"What gives the strength of dynamite to the photo-poster and pamphlet? First of all, its motto is humanism. And, of course, the ability to see in subjects something new, that which others do not see, but that they should by all means see."
—Aleksandr Zhitomirsky, The Art of Political Photomontage, 1983
This exhibition, the first in the post-Soviet world devoted to leading Soviet political artist Aleksandr Zhitomirsky (1907–1993), offers a captivating portrayal of a satirist and loyal citizen who inventively furthered his country’s official causes across a tumultuous half-century—from the Depression era and World War II through the decades of colonial liberation in Africa and Asia, civil rights in America, and even international crises over oil and dictatorship in the 1970s and 1980s. Over 100 works—all drawn from the Ne boltai! Collection—provide an overview of Zhitomirsky’s career and methods in photomontage.
Zhitomirsky began publishing drawings in 1929. He established his reputation as a leading propaganda artist in World War II, when he adopted the techniques of celebrated German photomonteur John Heartfield to striking effect. Zhitomirsky’s photomontage leaflets, dropped on German troops by plane as part of an extensive psychological warfare campaign, caught the attention of many Nazi troops and, reportedly, of Reich Propaganda Minister Joseph Goebbels. “Choose This or That” read the pamphlets in German, inviting soldiers to lay down their guns to spare their lives or perish in the long Russian winter, as many did.
Following the war, Zhitomirsky adapted his techniques and motifs to new current events: echoes of Hitler and Goebbels, for example, shaped representations of Harry Truman and Winston Churchill. Over time, however, a roster of new objects, and particularly animals, came to life in Zhitomirsky’s work. An airborne scorpion with the head of Uncle Sam, a lion in glasses devouring minarets and oil derricks, simians of various descriptions delivering harangues on television or sporting Wall Street suits—Zhitomirsky’s gift for grotesque satire became more compelling as it grew more fantastical.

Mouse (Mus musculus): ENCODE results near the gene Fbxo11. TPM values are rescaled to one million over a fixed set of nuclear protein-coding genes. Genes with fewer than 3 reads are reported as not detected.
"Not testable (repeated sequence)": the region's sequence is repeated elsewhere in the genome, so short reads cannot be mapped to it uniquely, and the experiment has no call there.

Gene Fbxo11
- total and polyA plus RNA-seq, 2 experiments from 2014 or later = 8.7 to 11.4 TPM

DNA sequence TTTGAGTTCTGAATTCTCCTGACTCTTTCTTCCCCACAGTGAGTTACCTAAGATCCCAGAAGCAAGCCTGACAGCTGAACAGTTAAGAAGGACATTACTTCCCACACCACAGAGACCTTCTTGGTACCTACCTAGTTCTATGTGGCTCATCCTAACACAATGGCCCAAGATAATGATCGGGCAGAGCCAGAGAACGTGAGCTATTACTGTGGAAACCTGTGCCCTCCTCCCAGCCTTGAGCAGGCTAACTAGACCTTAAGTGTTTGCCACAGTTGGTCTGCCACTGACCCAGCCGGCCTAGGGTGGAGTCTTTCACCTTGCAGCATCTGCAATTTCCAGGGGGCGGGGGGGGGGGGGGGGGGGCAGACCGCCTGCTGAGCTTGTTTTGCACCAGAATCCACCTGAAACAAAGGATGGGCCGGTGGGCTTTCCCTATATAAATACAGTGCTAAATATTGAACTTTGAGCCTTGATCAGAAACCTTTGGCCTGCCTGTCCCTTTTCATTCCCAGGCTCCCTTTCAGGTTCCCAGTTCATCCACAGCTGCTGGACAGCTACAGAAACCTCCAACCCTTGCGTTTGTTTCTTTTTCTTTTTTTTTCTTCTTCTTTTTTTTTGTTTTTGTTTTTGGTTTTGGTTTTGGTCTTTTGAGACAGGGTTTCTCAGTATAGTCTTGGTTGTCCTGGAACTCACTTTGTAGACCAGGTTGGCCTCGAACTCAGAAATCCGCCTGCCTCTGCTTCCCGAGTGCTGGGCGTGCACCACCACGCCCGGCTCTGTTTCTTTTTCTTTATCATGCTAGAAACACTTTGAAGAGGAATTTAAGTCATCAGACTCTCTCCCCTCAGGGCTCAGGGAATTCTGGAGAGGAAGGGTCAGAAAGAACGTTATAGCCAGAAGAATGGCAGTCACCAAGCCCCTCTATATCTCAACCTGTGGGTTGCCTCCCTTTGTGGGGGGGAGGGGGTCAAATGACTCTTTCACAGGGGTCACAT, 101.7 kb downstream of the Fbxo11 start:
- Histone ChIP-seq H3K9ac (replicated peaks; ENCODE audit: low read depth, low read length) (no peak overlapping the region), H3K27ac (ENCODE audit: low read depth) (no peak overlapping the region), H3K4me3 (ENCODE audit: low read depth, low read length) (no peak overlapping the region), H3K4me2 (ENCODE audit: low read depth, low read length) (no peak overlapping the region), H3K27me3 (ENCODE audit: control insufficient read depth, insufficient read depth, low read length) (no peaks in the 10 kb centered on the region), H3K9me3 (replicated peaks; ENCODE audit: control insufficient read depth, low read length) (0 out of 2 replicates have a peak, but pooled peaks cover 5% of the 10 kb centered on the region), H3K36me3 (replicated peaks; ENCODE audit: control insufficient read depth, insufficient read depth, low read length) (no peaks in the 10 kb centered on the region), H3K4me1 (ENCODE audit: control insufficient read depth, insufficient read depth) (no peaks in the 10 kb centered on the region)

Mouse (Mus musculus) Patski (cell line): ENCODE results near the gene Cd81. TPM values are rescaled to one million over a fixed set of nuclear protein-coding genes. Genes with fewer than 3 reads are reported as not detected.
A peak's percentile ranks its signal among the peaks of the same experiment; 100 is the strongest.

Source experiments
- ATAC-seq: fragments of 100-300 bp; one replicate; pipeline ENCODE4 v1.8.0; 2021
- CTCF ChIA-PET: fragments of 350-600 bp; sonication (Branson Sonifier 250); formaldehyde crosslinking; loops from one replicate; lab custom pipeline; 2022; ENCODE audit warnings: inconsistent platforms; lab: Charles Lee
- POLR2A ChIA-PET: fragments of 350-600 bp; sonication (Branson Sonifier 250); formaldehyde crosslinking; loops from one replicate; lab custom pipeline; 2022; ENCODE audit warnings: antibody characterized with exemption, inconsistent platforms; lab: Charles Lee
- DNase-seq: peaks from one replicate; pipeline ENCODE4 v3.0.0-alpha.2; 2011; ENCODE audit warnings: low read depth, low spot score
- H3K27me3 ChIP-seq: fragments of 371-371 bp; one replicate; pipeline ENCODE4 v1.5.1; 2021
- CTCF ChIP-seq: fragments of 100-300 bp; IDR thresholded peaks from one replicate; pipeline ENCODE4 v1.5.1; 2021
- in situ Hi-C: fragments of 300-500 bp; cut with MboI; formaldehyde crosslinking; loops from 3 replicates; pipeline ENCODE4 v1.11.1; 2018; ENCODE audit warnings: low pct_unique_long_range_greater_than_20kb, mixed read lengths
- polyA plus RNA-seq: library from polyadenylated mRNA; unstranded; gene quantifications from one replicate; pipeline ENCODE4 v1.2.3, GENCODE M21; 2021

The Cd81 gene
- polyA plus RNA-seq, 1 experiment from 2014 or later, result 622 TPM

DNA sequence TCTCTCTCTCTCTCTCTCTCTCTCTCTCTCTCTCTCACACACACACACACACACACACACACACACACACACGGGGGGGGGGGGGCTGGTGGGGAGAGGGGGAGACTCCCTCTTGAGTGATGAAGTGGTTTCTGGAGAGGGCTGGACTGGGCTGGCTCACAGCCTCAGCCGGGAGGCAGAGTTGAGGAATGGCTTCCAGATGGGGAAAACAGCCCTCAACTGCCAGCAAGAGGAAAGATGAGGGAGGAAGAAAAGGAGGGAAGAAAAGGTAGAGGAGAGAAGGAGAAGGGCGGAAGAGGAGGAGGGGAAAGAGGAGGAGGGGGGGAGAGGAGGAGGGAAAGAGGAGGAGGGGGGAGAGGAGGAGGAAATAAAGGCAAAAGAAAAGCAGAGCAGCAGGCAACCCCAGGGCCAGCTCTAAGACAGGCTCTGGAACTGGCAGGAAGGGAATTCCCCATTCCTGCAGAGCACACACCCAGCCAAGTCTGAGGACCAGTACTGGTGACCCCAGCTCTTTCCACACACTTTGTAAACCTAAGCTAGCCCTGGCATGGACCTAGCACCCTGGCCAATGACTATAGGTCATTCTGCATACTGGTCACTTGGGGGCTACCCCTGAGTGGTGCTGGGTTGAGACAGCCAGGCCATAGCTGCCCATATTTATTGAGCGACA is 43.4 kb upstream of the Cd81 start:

Credit: Exhibition overview from museum website.
Whether you go or not, accompanying the exhibition is an extensive monograph on Zhitomirsky that gives the first thorough review of his career and methods in any language. Aleksandr Zhitomirsky: Photomontage as a Weapon of World War II and the Cold War includes English-language excerpts from Zhitomirsky’s memoir, and a reference guide to his published montages.
As the leading Russian propaganda artist Aleksandr Zhitomirsky (1907–1993), his photomontages were airdropped on German troops during World War II. He later worked for Pravda and other leading publications, satirizing American politics and finance from the Truman through the Reagan eras and educating his public about Egypt, South Africa, Vietnam, and Nicaragua as well. Zhitomirsky favored the grotesque and the eye-catching. His villainous menagerie included Reichsminister Joseph Goebbels as a distorted simian and an airborne scorpion outfitted with an Uncle Sam hat.
In this comprehensive, image-driven account of Zhitomirsky’s long career, Erika Wolf explores his connections to and long friendship with the German artist John Heartfield, whose work inspired his own. Wolf also examines more than 100 of Zhitomirsky’s photomontages and translates excerpts from his one published book, The Art of Political Photomontage: Advice for the Artist (1983). In an era when satirical photomontage thrives on the Internet and propaganda has reasserted itself in America and Russia alike, this study of a once-prominent yet internationally undiscovered artist is more than timely.